Climate Change Science
For over the past 200 years, the burning of fossil fuels, such as coal and oil, and deforestation have caused the concentrations of heat-trapping "greenhouse gases" to increase significantly in our atmosphere. These gases prevent heat from escaping to space, somewhat like the glass panels of a greenhouse.
Greenhouse gases are necessary to life as we know it, because they keep the planet's surface warmer than it otherwise would be. But, as the concentrations of these gases continue to increase in the atmosphere, the Earth's temperature is climbing above past levels. The Fourth Assessment Report (AR4) of the Intergovernmental Panel on Climate Change (IPCC) shows that the Earth's average surface temperature has risen by 0.76° C since 1850. Most of the warming over the past 50 years is very likely to have been caused by emissions of carbon dioxide (CO2) and other 'greenhouse gases' from human activities.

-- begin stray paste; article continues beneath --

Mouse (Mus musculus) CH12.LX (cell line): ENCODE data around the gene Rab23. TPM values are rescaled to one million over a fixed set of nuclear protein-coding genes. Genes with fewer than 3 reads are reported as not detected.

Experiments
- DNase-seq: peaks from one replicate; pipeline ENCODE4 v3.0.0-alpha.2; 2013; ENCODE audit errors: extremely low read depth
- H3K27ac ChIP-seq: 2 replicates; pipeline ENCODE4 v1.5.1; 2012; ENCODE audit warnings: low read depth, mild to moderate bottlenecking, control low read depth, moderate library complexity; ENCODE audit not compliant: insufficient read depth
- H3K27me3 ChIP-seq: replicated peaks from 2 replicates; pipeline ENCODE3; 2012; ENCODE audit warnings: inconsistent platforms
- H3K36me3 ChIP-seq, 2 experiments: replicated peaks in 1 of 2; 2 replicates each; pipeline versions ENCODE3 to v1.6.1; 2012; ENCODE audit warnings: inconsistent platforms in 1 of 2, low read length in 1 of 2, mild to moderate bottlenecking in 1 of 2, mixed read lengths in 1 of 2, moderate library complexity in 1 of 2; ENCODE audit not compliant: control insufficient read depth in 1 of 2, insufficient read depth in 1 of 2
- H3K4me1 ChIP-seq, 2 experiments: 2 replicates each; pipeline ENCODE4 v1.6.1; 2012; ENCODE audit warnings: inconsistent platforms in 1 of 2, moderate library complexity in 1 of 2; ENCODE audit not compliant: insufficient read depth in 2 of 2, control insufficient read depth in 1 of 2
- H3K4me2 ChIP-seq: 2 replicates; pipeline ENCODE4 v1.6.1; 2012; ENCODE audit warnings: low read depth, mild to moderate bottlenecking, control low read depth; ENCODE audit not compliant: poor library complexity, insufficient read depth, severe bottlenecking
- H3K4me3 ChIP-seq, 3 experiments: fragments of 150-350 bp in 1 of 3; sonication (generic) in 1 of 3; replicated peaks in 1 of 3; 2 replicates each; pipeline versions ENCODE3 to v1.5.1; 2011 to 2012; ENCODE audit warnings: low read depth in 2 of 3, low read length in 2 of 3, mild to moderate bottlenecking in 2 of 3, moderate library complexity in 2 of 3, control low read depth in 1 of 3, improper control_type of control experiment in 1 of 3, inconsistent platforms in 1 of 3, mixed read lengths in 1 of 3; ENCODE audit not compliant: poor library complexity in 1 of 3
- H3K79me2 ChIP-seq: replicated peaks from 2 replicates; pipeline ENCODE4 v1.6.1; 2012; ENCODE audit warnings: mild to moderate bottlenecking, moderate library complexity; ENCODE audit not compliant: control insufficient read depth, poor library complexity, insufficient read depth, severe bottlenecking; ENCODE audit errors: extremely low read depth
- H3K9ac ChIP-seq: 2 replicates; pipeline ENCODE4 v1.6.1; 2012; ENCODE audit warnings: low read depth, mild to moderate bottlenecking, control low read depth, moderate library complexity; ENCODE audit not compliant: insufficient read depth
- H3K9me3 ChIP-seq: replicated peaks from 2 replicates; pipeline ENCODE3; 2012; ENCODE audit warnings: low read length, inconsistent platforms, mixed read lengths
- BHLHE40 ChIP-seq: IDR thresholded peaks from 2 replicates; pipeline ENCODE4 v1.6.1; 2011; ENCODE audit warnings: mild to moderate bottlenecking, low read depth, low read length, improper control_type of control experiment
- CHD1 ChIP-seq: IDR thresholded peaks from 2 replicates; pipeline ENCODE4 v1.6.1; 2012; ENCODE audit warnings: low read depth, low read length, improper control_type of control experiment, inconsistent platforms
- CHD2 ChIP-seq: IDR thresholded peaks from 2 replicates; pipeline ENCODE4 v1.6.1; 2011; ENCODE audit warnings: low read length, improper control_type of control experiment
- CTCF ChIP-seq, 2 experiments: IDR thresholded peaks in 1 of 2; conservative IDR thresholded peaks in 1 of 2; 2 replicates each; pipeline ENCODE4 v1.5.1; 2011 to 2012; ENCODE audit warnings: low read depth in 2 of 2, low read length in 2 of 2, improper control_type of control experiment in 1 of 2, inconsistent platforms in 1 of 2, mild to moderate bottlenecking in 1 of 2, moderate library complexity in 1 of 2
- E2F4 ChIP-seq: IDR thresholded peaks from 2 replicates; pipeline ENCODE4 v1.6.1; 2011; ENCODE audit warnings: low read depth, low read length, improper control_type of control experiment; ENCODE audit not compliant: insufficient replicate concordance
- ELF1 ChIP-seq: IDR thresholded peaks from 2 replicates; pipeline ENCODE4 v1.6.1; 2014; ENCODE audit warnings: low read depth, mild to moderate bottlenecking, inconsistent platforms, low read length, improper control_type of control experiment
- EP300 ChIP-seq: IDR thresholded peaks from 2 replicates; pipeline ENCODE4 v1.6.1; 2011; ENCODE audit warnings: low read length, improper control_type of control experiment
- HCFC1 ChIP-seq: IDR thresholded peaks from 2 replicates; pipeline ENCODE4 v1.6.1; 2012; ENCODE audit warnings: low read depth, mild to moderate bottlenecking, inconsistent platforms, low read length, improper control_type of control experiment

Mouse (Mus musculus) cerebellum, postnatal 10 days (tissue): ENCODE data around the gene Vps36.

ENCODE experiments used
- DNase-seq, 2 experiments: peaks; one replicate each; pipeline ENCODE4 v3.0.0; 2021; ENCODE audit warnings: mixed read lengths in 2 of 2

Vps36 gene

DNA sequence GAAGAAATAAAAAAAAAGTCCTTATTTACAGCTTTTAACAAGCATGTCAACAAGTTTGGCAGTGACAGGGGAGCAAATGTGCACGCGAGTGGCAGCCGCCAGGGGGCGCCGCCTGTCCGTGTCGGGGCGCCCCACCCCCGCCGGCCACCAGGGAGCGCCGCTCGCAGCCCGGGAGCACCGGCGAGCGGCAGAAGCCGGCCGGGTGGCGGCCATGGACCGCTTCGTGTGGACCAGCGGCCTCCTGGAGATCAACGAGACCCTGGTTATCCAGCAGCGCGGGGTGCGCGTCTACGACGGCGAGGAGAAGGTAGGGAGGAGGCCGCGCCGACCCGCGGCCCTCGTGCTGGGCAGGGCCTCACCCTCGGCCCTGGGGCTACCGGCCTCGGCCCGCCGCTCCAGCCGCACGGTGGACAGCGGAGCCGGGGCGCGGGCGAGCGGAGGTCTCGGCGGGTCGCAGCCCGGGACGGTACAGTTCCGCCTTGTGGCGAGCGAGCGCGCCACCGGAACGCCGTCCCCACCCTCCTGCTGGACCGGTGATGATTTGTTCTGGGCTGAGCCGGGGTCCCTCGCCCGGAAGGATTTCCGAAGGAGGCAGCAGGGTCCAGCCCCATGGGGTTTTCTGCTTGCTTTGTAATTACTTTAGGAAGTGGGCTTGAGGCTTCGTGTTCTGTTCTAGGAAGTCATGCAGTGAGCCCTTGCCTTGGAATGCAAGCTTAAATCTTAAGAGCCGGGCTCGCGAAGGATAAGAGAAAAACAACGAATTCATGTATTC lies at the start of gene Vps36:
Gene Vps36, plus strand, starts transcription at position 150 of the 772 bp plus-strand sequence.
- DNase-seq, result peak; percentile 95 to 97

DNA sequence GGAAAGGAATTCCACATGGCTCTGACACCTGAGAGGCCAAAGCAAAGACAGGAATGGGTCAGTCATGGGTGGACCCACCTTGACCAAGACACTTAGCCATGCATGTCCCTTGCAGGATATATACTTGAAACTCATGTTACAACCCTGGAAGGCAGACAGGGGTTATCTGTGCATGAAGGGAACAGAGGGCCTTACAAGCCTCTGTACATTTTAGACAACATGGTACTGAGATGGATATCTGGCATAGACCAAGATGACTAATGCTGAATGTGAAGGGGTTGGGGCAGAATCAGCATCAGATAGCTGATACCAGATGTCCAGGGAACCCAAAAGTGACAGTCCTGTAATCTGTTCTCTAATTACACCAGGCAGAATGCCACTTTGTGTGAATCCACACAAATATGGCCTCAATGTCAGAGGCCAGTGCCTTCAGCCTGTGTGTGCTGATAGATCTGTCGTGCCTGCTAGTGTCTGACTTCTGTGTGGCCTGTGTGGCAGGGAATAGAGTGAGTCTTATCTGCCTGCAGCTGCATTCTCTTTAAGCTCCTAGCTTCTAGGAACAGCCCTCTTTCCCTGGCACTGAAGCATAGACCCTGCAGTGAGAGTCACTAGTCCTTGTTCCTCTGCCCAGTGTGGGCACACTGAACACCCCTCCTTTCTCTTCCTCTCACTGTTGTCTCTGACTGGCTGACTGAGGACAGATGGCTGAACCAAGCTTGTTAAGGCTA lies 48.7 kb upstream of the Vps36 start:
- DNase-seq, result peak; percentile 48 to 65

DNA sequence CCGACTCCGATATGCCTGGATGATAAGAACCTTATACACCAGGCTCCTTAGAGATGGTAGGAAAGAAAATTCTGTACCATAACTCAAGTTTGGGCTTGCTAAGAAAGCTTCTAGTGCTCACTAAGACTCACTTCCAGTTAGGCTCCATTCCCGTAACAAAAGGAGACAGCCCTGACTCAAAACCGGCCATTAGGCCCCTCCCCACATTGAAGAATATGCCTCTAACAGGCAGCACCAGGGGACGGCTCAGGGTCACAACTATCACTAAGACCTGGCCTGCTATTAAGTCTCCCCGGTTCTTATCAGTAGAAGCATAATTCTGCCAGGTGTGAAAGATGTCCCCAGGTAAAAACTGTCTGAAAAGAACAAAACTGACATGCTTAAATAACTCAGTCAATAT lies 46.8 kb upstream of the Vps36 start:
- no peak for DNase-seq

Without action to reduce these emissions, the global average temperature is likely to rise by a further 1.8-4.0°C this century, and by up to 6.4°C in the worst case scenario, the IPCC projects. Even the lower end of this range would take the temperature increase since pre-industrial times above 2°C - the threshold beyond which many scientists believe irreversible and possibly catastrophic changes would become more likely.
The Intergovernmental Panel on Climate Change (IPCC) is an international group of experts formed in 1988 reviews scientific research and offers assessments of climate change and its effects.